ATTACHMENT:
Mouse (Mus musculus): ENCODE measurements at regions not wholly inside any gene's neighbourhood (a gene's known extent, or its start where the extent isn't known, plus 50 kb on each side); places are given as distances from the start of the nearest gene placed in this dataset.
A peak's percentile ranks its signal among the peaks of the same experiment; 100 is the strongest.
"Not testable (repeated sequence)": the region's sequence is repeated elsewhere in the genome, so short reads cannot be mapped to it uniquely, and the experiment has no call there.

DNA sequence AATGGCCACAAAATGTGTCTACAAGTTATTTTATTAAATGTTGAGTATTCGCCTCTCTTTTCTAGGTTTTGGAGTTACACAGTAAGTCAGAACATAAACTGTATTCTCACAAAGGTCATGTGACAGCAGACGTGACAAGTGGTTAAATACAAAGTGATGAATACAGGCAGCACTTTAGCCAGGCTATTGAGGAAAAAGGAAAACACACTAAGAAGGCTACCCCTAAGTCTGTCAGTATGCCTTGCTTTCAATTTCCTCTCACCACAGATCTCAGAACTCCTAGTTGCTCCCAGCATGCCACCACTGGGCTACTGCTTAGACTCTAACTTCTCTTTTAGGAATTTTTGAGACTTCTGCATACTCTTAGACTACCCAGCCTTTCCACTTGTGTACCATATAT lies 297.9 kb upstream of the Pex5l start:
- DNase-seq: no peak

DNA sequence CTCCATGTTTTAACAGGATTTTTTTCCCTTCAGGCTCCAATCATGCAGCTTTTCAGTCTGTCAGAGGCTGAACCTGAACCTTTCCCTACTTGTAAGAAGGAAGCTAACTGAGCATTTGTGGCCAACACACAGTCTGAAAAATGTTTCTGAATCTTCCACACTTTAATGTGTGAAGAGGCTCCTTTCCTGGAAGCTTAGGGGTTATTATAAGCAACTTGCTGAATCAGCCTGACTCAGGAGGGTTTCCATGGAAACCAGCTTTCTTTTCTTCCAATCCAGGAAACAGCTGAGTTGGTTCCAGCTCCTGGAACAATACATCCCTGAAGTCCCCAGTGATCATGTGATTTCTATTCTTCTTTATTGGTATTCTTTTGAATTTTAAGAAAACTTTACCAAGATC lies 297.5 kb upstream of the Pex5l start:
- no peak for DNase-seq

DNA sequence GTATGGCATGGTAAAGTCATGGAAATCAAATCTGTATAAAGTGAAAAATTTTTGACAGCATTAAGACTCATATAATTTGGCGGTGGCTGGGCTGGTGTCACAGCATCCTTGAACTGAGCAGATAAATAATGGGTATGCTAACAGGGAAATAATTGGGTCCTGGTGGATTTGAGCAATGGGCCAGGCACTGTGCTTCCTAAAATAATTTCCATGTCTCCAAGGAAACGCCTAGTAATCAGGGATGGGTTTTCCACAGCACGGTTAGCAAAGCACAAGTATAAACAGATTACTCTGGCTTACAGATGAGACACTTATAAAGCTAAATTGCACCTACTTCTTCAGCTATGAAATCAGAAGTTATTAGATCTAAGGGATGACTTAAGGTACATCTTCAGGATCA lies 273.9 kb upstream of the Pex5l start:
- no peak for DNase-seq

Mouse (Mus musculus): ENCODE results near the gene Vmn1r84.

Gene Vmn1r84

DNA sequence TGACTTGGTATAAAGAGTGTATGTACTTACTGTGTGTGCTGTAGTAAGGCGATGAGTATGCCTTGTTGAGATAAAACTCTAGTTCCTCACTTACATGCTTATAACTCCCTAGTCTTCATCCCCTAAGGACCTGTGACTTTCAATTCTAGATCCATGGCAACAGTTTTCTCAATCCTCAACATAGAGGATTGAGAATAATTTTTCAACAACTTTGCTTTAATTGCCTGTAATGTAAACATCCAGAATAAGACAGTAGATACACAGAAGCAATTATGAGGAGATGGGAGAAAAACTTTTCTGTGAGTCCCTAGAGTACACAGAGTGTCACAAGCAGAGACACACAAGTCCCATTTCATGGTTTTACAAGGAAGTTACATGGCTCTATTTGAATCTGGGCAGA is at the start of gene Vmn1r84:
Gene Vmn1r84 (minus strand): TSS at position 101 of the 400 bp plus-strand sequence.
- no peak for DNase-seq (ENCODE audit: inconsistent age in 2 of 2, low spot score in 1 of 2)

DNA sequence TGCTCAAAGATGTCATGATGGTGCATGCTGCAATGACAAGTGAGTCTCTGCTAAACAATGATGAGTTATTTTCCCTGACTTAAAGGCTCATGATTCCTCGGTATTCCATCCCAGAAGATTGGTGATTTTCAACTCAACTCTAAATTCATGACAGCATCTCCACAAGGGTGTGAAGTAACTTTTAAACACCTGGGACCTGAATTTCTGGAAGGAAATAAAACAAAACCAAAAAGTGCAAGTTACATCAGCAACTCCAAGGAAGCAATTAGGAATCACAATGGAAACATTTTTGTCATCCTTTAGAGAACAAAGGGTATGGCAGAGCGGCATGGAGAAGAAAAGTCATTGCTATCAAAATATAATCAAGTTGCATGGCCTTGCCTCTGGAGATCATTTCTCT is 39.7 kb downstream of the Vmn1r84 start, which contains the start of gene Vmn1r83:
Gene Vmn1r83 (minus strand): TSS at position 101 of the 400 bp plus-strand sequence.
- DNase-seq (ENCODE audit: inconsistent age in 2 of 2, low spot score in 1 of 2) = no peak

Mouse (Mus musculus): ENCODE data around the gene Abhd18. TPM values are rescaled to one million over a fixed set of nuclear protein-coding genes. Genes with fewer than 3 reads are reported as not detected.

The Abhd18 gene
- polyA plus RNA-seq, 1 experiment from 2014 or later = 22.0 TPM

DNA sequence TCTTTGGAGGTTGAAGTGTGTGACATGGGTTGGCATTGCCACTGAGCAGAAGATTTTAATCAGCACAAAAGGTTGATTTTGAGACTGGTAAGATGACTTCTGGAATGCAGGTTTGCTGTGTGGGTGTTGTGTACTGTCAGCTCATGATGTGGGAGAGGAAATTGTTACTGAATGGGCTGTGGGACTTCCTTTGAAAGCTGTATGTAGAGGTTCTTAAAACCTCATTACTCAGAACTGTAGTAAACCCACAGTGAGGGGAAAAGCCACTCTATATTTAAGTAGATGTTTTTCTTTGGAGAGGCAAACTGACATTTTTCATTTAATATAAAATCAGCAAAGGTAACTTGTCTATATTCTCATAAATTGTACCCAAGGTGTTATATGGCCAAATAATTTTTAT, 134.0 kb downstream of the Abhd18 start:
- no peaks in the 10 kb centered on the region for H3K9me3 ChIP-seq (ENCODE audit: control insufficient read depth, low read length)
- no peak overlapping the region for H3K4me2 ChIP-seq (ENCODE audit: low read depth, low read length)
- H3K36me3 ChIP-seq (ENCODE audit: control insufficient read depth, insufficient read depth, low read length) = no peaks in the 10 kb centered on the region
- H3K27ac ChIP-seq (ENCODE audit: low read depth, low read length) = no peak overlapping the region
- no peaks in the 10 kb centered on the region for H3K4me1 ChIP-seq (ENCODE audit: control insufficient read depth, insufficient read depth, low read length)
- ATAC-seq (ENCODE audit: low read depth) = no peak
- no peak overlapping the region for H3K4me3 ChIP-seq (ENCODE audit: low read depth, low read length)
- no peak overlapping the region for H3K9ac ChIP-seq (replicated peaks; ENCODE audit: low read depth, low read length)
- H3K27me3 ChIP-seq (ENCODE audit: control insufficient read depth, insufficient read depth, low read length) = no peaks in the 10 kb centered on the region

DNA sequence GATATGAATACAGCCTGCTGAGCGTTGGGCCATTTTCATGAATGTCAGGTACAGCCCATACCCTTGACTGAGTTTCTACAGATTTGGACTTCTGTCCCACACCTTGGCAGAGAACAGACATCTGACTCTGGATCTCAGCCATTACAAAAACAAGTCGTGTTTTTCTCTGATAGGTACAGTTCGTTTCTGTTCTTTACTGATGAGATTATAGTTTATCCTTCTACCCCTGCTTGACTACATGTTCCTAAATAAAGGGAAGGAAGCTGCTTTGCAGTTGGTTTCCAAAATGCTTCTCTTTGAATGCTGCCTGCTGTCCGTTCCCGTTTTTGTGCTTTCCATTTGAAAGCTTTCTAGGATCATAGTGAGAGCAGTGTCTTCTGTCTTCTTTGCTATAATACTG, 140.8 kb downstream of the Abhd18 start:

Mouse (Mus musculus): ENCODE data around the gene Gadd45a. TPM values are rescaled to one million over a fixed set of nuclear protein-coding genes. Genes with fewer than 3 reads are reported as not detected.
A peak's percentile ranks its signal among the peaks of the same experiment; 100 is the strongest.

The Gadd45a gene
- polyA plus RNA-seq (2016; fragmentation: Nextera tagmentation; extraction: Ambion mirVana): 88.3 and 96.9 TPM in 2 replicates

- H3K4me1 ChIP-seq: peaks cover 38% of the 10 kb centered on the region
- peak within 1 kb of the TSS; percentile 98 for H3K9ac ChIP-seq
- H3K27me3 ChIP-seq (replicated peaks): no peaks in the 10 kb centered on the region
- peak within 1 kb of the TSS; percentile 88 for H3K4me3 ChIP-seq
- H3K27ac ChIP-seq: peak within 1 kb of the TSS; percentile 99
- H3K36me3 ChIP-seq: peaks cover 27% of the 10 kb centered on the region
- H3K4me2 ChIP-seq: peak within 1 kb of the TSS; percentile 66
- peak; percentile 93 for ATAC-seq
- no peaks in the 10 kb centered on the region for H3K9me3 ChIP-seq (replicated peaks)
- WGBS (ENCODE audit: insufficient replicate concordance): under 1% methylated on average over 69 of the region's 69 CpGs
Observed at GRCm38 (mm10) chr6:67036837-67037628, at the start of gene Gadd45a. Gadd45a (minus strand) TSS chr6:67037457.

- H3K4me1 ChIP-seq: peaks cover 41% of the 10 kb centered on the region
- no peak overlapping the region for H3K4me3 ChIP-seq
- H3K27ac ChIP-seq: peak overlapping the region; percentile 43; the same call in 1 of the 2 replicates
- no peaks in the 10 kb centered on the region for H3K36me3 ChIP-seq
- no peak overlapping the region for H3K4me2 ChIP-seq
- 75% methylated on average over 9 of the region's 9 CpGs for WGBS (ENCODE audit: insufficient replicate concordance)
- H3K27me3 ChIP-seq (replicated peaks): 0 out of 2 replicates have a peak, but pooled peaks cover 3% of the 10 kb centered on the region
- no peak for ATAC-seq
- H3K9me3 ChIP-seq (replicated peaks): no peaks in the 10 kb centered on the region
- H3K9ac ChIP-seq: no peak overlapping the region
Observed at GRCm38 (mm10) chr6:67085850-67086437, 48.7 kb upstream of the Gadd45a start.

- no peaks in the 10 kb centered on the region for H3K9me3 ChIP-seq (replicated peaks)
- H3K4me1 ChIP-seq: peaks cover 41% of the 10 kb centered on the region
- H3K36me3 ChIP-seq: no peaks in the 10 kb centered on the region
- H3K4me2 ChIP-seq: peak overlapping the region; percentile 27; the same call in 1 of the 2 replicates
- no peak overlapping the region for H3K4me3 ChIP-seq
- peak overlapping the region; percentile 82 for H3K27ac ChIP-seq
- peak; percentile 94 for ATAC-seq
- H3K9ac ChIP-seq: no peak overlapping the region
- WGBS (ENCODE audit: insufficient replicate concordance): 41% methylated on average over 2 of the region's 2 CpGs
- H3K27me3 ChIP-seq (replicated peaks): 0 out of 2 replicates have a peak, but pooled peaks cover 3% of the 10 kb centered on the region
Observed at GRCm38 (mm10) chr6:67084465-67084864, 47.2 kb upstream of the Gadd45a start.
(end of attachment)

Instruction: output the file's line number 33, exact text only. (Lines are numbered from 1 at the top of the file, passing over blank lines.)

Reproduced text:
A peak's percentile ranks its signal among the peaks of the same experiment; 100 is the strongest.